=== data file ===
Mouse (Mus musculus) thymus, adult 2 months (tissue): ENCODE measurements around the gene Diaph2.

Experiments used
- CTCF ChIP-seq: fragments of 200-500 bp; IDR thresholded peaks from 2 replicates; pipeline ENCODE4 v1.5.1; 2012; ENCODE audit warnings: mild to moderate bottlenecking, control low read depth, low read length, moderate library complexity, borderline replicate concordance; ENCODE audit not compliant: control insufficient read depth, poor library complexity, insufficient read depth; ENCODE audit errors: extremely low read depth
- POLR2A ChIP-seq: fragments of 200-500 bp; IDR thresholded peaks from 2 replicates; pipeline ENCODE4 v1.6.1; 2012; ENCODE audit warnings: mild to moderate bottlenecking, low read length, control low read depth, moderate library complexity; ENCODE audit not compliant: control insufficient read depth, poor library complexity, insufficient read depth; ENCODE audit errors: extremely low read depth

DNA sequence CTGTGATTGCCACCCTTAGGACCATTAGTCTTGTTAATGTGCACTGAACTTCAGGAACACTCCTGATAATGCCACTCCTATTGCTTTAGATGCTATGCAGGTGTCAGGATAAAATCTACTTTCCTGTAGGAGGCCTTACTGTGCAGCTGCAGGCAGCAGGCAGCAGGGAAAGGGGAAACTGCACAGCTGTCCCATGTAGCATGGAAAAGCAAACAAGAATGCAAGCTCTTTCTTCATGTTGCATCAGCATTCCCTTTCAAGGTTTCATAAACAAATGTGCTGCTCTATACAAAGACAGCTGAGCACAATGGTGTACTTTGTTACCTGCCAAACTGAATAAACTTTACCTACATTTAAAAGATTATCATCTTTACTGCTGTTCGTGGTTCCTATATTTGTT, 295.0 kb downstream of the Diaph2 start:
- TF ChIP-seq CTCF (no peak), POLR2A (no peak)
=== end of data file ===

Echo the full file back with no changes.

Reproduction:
Mouse (Mus musculus) thymus, adult 2 months (tissue): ENCODE measurements around the gene Diaph2.

Experiments used
- CTCF ChIP-seq: fragments of 200-500 bp; IDR thresholded peaks from 2 replicates; pipeline ENCODE4 v1.5.1; 2012; ENCODE audit warnings: mild to moderate bottlenecking, control low read depth, low read length, moderate library complexity, borderline replicate concordance; ENCODE audit not compliant: control insufficient read depth, poor library complexity, insufficient read depth; ENCODE audit errors: extremely low read depth
- POLR2A ChIP-seq: fragments of 200-500 bp; IDR thresholded peaks from 2 replicates; pipeline ENCODE4 v1.6.1; 2012; ENCODE audit warnings: mild to moderate bottlenecking, low read length, control low read depth, moderate library complexity; ENCODE audit not compliant: control insufficient read depth, poor library complexity, insufficient read depth; ENCODE audit errors: extremely low read depth

DNA sequence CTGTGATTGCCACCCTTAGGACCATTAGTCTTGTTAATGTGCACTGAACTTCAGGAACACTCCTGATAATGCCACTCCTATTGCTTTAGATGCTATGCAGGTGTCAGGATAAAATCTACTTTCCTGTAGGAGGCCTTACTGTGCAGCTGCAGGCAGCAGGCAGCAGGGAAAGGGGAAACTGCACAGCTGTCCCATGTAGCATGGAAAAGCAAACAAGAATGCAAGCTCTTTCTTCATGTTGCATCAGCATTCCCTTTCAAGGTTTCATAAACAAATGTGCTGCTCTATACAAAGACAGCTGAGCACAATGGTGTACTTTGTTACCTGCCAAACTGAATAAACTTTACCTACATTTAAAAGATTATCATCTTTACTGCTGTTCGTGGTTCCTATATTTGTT, 295.0 kb downstream of the Diaph2 start:
- TF ChIP-seq CTCF (no peak), POLR2A (no peak)